The one big risk of directly investing in stocks

by Manshu on September 28, 2012

in Opinion

Nifty is up about 20% so far this year, and that means people are slowly getting back to talking about stocks. I see it on my Twitter, Facebook, personal circle and then of course the blog.

I saw an interesting comment from Mr. Ramamurthy the other day, and I thought I’d do a small post on the topic.

First, the comment.

Ramamurthy September 22, 2012 at 7:17 am [edit]

Many times I hear the argument that investing in Equity direct requires research and analysis. It may be necessary for a trader. But, for the long term investor, I don’t think it is. The theory is if do not have the required expertise, invest through mutual funds and avoid direct investing. I am a long term investor and I don’t do any technical analysis or detailed research before choosing the company to invest.I choose big companies with long history behind it. I choose the sector with which I am familiar with. This does not require much research. So far (last 8-10 years), this tactic has been good to me. I did investment through MF also. I withdrew from them after looking at their pathetic performance and after giving the a long rope (5 Years). Expertise of MF managers?

As I’ve written before, I am a retail investor who invests in stocks directly too, so I obviously don’t buy into the argument that small investors shouldn’t invest in stocks directly.

But I do believe that you run considerable risk when you buy individual stocks. If you buy a few mutual funds then probably the maximum exposure to any single stock is 6 or 7 percent, but if you own individual stocks then you may just own 10 or 15 and within those, you may be concentrated in a few companies. If that’s the case and something happens to one of your companies then your portfolio can take a big hit.

You can reduce this risk to some extent by investing in big companies with long histories but then we all know of big companies that have failed too. And even otherwise, often stocks fall 10 – 20 percent in day like IFCI fell yesterday so that will have a big effect on your portfolio if you owned such a stock.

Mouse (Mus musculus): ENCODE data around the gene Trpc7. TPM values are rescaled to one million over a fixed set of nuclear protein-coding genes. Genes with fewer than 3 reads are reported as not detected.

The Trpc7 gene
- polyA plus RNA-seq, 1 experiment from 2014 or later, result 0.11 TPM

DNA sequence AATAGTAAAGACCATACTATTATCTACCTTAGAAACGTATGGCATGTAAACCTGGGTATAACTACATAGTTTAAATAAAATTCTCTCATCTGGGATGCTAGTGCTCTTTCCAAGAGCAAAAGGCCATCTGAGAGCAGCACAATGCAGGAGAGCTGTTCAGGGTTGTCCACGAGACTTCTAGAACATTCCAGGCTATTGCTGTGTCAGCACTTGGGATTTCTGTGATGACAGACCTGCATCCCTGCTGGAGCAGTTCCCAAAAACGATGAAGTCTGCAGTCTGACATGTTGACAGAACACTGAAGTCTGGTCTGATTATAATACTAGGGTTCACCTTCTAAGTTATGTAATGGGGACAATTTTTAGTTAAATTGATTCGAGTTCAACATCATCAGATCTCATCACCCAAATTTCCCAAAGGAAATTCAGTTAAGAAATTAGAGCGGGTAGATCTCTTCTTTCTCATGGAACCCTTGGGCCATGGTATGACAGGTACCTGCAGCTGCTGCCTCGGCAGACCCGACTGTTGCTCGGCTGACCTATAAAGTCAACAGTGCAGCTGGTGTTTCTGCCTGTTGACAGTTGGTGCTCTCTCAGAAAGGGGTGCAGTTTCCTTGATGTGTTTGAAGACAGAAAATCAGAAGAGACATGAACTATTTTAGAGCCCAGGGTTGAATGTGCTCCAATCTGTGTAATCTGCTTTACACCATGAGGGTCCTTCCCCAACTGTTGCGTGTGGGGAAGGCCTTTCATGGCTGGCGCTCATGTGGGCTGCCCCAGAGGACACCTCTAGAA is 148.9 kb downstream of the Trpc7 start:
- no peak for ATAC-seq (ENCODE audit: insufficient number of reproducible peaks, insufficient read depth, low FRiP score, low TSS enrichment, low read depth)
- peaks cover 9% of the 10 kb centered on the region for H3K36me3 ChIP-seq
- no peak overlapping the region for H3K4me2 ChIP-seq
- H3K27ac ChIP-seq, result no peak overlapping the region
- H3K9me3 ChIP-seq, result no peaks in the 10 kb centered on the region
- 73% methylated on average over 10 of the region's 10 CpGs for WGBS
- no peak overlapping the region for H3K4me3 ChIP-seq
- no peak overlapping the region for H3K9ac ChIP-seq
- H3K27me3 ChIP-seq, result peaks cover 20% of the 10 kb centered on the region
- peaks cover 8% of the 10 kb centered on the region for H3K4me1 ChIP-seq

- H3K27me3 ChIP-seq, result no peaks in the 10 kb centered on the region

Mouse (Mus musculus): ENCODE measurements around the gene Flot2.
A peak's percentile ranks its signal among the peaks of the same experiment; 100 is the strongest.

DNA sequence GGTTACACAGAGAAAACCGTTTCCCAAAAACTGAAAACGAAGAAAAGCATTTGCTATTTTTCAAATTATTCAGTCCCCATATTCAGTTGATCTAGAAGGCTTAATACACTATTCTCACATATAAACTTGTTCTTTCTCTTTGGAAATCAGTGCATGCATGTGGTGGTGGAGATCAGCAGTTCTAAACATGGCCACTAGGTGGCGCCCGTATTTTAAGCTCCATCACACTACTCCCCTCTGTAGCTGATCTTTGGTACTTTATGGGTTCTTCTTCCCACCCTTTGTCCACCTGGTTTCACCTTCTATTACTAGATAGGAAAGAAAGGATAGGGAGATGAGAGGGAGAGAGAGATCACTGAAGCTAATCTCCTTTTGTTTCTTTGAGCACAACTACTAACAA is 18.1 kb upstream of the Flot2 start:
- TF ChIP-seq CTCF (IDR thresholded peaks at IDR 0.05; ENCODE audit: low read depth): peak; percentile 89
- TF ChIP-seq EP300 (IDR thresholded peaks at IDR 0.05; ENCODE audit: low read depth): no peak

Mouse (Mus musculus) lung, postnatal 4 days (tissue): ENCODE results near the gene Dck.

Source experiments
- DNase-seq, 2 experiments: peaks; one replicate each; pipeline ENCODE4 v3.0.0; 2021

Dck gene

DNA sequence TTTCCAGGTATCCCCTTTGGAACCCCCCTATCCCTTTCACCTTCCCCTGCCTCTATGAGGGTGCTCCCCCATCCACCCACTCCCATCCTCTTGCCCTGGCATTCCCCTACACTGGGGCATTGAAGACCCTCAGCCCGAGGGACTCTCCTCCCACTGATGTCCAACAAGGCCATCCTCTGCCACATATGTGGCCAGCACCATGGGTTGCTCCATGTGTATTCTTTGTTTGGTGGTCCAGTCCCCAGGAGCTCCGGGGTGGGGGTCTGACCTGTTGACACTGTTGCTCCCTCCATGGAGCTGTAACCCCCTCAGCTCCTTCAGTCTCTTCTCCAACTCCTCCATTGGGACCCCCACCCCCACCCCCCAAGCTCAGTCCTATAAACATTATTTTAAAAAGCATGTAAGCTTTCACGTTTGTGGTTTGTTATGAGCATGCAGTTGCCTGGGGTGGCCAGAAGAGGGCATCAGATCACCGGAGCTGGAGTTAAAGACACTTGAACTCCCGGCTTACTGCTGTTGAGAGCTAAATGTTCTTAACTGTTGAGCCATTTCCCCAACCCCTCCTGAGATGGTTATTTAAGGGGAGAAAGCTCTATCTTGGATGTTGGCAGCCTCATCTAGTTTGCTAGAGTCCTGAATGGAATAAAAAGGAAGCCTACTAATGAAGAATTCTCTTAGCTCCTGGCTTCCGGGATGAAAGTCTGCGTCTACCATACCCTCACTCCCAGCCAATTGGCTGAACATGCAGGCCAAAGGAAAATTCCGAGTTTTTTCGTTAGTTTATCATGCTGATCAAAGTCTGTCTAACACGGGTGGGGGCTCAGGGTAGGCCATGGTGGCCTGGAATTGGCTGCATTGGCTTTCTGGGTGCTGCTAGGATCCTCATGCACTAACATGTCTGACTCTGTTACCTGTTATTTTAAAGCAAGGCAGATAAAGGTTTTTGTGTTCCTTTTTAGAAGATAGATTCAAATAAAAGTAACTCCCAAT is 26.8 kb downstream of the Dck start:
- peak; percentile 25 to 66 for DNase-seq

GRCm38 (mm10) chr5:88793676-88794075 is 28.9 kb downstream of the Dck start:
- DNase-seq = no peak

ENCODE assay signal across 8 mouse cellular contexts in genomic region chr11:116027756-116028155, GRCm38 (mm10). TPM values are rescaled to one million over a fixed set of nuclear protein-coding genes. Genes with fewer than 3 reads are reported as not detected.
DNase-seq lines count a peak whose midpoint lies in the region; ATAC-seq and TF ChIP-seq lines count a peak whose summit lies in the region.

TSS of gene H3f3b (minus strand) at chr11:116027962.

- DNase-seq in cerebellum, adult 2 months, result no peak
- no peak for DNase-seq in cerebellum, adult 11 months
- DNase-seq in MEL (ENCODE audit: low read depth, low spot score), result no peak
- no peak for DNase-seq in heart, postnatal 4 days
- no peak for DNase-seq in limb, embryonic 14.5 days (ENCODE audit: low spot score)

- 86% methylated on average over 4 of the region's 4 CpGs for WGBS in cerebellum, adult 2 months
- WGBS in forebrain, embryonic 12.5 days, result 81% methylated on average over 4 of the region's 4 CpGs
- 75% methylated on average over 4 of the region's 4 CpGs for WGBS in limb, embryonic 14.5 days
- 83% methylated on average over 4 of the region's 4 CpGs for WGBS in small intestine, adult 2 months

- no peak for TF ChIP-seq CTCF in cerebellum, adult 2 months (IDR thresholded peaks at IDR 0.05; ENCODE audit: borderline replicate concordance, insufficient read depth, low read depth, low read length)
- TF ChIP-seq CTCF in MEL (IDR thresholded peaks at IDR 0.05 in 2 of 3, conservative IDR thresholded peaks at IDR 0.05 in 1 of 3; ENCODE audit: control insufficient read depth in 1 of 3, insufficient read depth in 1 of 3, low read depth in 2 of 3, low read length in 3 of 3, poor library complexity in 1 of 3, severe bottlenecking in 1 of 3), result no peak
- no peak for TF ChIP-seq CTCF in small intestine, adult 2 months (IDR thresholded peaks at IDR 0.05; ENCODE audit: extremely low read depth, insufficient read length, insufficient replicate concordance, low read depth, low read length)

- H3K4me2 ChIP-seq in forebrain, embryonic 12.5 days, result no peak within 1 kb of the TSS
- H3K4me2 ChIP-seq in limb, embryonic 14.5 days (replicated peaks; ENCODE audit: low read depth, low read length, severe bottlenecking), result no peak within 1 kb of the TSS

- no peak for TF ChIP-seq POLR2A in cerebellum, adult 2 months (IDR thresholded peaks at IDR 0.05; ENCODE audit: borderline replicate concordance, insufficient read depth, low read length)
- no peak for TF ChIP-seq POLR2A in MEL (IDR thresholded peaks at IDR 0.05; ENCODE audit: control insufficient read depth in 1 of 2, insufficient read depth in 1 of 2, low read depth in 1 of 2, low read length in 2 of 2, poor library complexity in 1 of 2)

If you’re at a stage in your life that you already have a huge corpus invested and you take a huge hit like the one I spoke of earlier then that can be devastating to your portfolio.

There are a few ways to get away from this risk (albeit not completely).

You can diversify this risk by owning a number of stocks and limiting your exposure to any single one by less than 5%.

Holding cash so you can invest in times of crisis like last year also helps alleviate this risk because you will be able to buy stocks at a low price. This also helps when there is an eventual rebound in the market because at that time you are inevitably sitting on gains.

Another way to alleviate the risk is to be invested in fundamentally strong companies which have little debt, no promoter pledges and a good track record with disclosure and governance. This also means you stay away from penny stocks and other shady companies.

However, at the end of the day there are risks that come from investing in equities directly, and you can only diversify them so much. If you are going to invest in stocks then know that things can always go wrong, and when they do, it’s your responsibility and no one else’s.

{ 9 comments… read them below or add one }

Manshu September 28, 2012 at 9:49 am

Pasting Mr. Ramamurthy’s comment here from the Suggest a Topic page since it is for this post.

“This has reference to Manshu,s comments /post titled”BIG RISK IN DIRECTLY INVESTING IN EQUITY STOCKS”.I totally agree.But the alternative is to leave the selection of the stocks to invest to Mutual Fund managers and therefore, to invest in a Mutual Fund.They are supposed to be experts and you are not.I was also of the same opinion and used to invest in MF.I gave them a long rope of about 5 Years and invested only in 5 star(Value Research) rated Funds. My experience was to say the least was not satisfactory.I withdrew the money from MF and started direct investment since about 2 years. So far the results are good.Hope they will stay good also.My exposure to direct investment in Equity is about 15% of my total investment.As I have told you I am NOT an expert.”

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thenub September 28, 2012 at 11:36 pm

You need a significant amount of time and effort to invest directly. You need to keep in touch with what’s happening in the market to take decisions on when and what to buy/sell.

For people who don’t have time to keep an eye on the markets and are sort of disconnected from the process, direct investments are harder to manage than MFs. Even a sip in index fund might work out better.

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Manshu September 29, 2012 at 5:10 am

I think that’s the whole point of Mr. Ramamurthy, that you really don’t need as much time and expertise as it’s made out.

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thenub September 29, 2012 at 1:37 pm

“you really don’t need as much time and expertise as it’s made out.”

My point is you _do_ need to put in time and effort in stock picking. This requires many hours/days – find a list of stocks you are willing to invest in, then the stats (market cap, ratios, look at results, etc.). If you have time and inclination to do all that, yes, it’s probably easy (Peter Lynch’s book says so too).